I don't know if you had a specific OS in mind, but one of the best books on how the Windows operating system works "under the hood" is called Windows Internals. It describes in detail how everything from the kernel, to device drivers, and the file system all work.
If your looking for a good book on how CPUs and processors work, in general, I recommend Computer Architecture: A Quantitative approach. Very good info there!
Also, some good resources on how CPUs work, with perspective to programmers, can be found from the Intel technical library. Everything is free to download there and it makes for some good reading!
You can force your threads to run on specific cores, but in general you should let the OS take care of it. The operating system handles much of this automatically. If you have four threads running on a quad core system, the OS will schedule them on all four cores unless you take actions to prevent it from happening. The OS will also do things like try to keep an individual thread running on the same core rather than shifting them around for better performance, not schedule two running threads on the same hyperthreaded core if there are idle cores available, and so on.
Also, rather than creating new threads for work you should use the thread pool. The system will scale this to the number of processors available on the system.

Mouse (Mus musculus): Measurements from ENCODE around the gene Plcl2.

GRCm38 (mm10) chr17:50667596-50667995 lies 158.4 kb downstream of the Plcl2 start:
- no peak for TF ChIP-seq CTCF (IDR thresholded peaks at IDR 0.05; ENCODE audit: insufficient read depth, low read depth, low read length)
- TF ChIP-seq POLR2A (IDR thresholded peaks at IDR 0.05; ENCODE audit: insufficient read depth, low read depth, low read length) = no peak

Windows Internals is a good book for covering how the Windows scheduler works.
The NT kernel uses event objects to allow signals to transferred to entities that wait on the signal. A mutex and a semaphore are also waitable kernel objects (Kernel Dispatcher Objects), but with different semantics. The only time I ever came across them was when waiting for IO to complete in drivers.
So my theory on your problem is possibly a faulty driver, or are you relying on specialised hardware?
Edit: More info (from Windows Internals 5th Edition - Chapter 3 System Mechanics)
Some Kernel Dispatcher Objects (e.g. mutex, semaphore) have the of concept ownership. So when signalled the released one waiting thread will be released will grab these resources. And others will have to continue to wait. Events are not owned hence are available to be reset by any thread.
Also there are three types of events:
Another interesting thing that I've learned is that critical sections (the lock primitive in c#) are actually not kernel objects, rather they are implemented out of a keyed event, or mutex or semaphore as required.